Another technique used to implement workflow, BPM and orchestration systems is code generation. In that approach, the graph based process is translated into imperative programming logic like Java. The generated programming logic has a method for each external trigger that can be given after a wait state. Those methods will calculate the transition to a new wait state. This technique is limitated in process versioning capabilities and in practice, the code generation has proven to be impractical and a bottleneck in the software development process.
The academic world, for a long time, has focussed on petri nets for workflow and business process modelling, mainly because petri nets was the only mathematically defined model that supports concurrent paths of execution. Because of the mathematical foundations, many interesting algorithms for validation and completeness could be defined.
The biggest difference between petri nets and graph oriented programming is their nature. Petri nets is a mathematical model, while graph oriented programming is an implementation technique or a design pattern.
Graph oriented programming can be used to implement petri nets. Petri net places and petri net transitions can be implemented as two different node types. Petri net arcs correspond to GOP transitions. A petri net token corresponds to a GOP execution.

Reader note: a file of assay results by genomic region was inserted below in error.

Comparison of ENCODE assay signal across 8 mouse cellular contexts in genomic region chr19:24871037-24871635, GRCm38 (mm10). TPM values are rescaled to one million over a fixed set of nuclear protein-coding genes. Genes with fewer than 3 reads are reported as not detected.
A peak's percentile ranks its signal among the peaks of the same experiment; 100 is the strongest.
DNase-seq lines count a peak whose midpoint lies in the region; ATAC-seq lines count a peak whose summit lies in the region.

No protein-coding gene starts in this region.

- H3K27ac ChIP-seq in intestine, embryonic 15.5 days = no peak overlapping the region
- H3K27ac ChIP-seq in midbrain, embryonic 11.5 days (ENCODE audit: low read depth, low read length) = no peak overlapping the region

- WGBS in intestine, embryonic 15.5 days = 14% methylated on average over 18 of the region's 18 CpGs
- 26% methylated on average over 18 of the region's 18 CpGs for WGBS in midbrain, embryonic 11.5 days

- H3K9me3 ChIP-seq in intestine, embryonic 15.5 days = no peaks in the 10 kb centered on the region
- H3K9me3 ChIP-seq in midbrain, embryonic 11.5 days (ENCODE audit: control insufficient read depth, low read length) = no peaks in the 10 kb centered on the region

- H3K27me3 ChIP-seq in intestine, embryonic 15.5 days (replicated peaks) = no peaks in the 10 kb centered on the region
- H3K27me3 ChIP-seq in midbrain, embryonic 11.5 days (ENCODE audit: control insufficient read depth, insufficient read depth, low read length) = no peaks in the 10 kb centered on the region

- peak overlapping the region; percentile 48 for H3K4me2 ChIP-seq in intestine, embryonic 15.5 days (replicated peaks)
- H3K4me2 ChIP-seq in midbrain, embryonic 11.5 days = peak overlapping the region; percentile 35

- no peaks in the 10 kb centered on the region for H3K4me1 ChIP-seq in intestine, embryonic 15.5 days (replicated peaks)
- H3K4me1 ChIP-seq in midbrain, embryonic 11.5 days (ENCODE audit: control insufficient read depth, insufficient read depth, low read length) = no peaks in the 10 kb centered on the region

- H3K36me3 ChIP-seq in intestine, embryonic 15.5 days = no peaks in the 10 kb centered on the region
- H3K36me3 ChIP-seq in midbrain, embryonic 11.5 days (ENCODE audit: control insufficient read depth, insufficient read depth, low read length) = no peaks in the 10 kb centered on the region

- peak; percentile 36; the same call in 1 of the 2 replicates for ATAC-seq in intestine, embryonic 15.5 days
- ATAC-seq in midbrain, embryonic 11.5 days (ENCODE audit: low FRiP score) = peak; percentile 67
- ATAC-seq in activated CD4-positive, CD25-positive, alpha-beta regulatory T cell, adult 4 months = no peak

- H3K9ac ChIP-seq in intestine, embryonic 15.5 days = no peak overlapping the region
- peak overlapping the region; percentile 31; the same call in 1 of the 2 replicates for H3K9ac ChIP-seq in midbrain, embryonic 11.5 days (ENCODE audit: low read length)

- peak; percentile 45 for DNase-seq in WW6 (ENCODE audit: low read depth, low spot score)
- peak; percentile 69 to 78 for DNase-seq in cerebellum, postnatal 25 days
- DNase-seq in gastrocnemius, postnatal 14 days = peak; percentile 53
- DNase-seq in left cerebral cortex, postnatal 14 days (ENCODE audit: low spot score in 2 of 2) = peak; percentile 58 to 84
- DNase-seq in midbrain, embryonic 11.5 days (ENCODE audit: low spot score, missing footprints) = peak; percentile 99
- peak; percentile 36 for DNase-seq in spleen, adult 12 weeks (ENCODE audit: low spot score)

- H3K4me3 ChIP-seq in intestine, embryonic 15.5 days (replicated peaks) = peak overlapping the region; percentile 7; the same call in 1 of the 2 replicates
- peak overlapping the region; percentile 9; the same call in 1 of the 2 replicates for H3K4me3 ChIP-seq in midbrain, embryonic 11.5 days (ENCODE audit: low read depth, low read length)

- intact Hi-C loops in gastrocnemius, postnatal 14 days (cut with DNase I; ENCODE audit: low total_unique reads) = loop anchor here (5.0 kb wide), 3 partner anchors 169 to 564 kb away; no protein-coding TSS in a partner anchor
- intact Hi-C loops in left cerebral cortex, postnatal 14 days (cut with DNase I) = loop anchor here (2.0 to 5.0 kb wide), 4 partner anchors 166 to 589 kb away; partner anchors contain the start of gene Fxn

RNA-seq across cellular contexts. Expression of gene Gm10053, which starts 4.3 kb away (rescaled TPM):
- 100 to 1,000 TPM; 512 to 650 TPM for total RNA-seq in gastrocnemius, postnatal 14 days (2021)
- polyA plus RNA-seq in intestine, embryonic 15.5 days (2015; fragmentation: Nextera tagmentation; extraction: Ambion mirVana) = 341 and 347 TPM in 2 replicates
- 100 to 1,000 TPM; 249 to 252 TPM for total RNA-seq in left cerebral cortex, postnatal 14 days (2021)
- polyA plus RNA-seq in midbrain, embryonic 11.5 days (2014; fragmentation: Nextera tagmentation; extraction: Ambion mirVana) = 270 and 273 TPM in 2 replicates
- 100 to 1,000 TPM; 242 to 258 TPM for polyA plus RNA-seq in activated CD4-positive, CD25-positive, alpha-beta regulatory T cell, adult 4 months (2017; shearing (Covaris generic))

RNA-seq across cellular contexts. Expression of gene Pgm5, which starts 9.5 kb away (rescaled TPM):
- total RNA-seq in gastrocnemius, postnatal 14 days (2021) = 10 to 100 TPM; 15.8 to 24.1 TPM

The higher level extensions that have been defined on top of petri nets can also be defined in terms of graph oriented programming.
Graph oriented programming on itself doesn’t support analytical algorithms as they are defined on petri nets. That is because grpah oriented programming doesn’t have a concrete interpretation. Analythical algorithms can only be defined on models that have a deterministic design time interpretation. Graph oriented programming on the other hand also supports nodes that have an undeterministic design time interpretation. GOP node implementations can potentially do any type of calculation at runtime and decide only then how the execution is propagated. Analytical algorithms can only be defined on concrete process languages, for which the nodes implementations give a deterministic design-time interpretation to the node types.